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From a Newtown Literary contributor: Tiffany Troy

Tiffany Troy's poetry was featured in issue #19 of Newtown Literary. She is a critic, translator, and poet based in Queens. She is the author of When Ilium Burns (Bottlecap Press), a bildungsroman for anyone who ever dreamed big and loved someone more extraordinary than themselves. Her reviews and interviews are published in The Adroit Journal, The Cortland Review, The Los Angeles Review, EcoTheo Review, and Tupelo Quarterly, where she serves as Managing Editor. We interviewed her about her writing, and her answers are below:

When you think of Queens, what first comes to mind?


How does Queens influence your writing?

My writing often draws from the sounds, cadences, and colors of Queens. Queens has grown to be more than home, as a way of being and thinking. Montages of sound and visual collages come to mind when I think of Queens.

Queens has the most spectacular sunrises, and I always wondered why. When I was in high school, I was told by the Metropolitan Museum educator that that was because unlike the solid Manhattan schist, the Queens sedimentary bedrock is softer and lower. Now, that doesn’t allow for the same skyscrapers; instead, it means a different kind of proximity to the sky. The moon appears brighter and clouds closer.

My characters dwell in this place where languages, animals, and plants (mainly pigeons and street trees), and the human (immigrants and new Americans) coexist side by side, in this diorama of yearning to belong.

I hope my poems can make people from my communities feel seen and mean something. It is ultimately a ballad to the underdog, and everyone who was ever told they would never make it.

What is the last piece of writing you read that made you laugh or cry (or just especially moved you)?

I am very hyped about Valerie Hsiung’s To Love an Artist (Essay Press, 2022). The poetry collection is revolutionary in the way seeing a new artistic movement in the visual arts like Yayoi Kasuma's Infinity Net series or Randy Williams' work in Just Above Midtown is moving. I love the tectonic form and fissures, and its contrast with the more meditative mode of its middle section. As Vijay Seshadri points out, poetry can often achieve a breadth in thought as capacious as the longer poetic line or prose-like form allow. Valerie’s work does that for me. I am interested in the stories poems can tell, the kind that leads down the caves and caverns of history like the best of Herodotus.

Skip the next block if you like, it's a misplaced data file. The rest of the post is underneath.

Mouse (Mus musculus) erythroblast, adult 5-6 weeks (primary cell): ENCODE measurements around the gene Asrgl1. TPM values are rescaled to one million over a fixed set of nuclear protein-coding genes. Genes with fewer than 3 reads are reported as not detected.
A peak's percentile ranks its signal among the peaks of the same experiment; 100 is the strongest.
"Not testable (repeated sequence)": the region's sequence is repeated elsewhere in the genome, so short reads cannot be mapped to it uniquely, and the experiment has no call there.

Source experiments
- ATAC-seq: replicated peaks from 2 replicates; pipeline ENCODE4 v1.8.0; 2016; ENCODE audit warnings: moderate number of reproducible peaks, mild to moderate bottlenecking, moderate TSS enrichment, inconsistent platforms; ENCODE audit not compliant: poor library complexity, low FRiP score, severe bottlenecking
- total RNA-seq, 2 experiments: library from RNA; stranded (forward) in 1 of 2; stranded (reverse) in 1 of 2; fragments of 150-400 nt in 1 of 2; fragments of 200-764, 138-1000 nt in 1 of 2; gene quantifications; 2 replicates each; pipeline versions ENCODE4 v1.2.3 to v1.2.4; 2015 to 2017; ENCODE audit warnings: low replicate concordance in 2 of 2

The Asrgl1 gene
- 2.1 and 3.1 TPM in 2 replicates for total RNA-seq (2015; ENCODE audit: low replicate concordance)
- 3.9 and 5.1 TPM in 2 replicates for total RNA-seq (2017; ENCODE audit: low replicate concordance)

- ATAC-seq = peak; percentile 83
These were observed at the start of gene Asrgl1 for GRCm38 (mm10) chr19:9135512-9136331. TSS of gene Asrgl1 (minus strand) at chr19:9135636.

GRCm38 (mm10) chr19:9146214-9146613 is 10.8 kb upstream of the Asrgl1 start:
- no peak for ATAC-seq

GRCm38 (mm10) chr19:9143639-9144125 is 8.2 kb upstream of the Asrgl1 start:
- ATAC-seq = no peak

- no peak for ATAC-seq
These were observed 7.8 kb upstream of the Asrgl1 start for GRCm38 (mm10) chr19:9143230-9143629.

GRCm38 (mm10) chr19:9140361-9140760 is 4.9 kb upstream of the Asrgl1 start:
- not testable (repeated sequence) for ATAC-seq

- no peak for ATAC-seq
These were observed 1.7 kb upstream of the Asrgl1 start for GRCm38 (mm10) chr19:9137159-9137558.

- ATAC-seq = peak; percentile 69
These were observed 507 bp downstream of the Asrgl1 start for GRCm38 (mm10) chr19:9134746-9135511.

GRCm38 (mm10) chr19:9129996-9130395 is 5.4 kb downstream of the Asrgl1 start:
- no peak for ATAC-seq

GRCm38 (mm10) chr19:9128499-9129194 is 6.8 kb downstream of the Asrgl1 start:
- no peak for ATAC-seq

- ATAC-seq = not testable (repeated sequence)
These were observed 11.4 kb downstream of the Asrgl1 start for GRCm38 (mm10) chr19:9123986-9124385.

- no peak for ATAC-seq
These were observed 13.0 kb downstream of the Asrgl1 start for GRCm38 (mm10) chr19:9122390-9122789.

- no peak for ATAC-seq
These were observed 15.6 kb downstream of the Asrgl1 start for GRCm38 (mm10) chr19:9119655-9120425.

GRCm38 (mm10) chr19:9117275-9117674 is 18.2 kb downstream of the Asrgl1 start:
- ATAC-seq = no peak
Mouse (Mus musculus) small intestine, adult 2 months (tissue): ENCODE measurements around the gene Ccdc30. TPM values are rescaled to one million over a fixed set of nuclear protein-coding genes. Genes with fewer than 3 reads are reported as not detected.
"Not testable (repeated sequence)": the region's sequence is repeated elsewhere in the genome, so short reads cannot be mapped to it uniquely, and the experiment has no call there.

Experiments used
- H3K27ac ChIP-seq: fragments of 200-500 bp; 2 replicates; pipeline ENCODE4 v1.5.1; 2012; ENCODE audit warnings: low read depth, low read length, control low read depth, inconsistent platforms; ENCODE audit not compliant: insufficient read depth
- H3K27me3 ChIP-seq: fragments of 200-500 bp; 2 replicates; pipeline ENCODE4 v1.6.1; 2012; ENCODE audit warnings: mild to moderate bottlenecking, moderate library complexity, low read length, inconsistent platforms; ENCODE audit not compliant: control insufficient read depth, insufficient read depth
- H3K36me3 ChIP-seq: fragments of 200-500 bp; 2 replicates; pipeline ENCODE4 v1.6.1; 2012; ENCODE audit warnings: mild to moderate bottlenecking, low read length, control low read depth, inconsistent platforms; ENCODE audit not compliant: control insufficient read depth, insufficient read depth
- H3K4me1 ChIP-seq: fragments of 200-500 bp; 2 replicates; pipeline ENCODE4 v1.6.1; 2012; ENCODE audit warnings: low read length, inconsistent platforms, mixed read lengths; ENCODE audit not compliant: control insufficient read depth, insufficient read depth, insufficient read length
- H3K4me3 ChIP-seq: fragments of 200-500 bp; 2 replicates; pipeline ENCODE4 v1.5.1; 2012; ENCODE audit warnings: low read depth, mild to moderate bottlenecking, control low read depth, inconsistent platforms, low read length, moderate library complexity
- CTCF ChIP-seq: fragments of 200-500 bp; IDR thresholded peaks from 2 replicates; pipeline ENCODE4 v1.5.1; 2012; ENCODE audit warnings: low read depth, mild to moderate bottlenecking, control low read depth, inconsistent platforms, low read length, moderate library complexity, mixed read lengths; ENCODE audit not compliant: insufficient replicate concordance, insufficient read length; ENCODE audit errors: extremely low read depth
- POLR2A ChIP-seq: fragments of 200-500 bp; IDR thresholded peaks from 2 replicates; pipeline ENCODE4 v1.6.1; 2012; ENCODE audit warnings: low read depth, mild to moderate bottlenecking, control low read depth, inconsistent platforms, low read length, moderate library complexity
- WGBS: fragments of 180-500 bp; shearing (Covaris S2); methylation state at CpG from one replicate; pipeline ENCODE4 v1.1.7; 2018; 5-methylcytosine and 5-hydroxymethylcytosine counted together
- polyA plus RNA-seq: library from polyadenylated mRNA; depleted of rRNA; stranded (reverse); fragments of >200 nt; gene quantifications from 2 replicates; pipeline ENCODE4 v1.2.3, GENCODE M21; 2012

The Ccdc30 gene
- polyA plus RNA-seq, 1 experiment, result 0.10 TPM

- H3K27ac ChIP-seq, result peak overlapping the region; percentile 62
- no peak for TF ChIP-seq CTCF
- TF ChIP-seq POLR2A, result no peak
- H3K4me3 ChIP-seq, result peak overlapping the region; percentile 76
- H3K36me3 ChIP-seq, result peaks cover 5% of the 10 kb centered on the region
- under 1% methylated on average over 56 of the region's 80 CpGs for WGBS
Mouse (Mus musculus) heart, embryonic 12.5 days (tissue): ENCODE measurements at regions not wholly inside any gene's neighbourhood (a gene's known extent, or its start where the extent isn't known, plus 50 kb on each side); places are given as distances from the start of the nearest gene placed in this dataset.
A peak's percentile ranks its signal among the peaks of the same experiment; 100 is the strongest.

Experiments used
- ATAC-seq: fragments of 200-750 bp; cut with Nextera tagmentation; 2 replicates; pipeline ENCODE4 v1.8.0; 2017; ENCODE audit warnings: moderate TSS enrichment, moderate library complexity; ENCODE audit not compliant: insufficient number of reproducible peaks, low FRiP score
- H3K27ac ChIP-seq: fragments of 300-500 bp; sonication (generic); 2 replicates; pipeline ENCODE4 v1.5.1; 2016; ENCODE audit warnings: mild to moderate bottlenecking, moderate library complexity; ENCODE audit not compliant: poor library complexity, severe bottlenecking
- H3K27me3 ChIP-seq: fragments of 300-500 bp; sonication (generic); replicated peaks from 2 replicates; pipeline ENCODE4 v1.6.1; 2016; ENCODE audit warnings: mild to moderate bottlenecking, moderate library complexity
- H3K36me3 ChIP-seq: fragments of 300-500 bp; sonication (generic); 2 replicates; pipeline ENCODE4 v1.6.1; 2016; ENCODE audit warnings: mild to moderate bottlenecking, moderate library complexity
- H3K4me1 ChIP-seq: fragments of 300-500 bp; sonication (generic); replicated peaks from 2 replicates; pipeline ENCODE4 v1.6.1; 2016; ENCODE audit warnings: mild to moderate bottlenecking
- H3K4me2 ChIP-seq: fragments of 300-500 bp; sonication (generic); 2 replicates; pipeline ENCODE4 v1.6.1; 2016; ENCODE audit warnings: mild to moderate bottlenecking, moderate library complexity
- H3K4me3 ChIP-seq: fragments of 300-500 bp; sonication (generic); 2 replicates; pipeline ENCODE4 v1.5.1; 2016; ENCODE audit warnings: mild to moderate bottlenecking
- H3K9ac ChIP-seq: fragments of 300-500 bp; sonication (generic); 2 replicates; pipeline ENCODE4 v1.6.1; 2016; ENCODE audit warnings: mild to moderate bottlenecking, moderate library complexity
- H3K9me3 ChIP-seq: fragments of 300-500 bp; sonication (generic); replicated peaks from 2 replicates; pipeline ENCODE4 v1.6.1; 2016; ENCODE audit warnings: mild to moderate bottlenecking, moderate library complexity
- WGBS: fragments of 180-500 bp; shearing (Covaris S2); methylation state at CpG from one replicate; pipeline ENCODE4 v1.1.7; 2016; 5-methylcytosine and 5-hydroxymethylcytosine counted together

What inspires you? Can you tell us a little bit about the inspiration for your story featured in the journal?

Cardiogram” pictures a speaker who yearns for home while inside her heart is breaking. The incantatory fragmentary form is the speaker’s way of drumming up the determination to bite back.

At the time, I was reading Sarah Arvio’s Cry Back My Sea (Knopf, 2021) and thinking about the reification of the cliché-laden heart. What about the physical heart is gooey and muscular and different from a porcelain plate? How can that give courage to a character who wants to go home but doesn't know how? Those are some moments of pondering that ends in a life-affirming brekkie. Will the girl ultimately make it?

What does your writing process/routine look like?

I write from the voice of a speaker in conversation, whether that’s with herself, objects around her or other characters. I take in the world and the sounds and thoughts crystallize into phrases and verses, at night. Ultimately my poems are performances of what feels true. It becomes a party, a true party, to borrow Dorothea Lasky’s term for it. It's a process of discovery. I want to be exciting as a poet, the way vibing with people with heart is exciting.

When you’re not writing, what do you like to do?

I take photographs of Queens through all seasons. I also interview and profile writers in my work as a critic and editor. Talking with others opens my eyes to new ways of seeing, being, and writing, and builds community.

What writing project(s) are you currently working on?

Right now, I am working to put together my debut collection, called Jurisdiction. On the side, I’m working on an artist book of photographs, thinking of ekphrasis but also the possibilities of poetry drawn from photographs.

Thanks, Tiffany!

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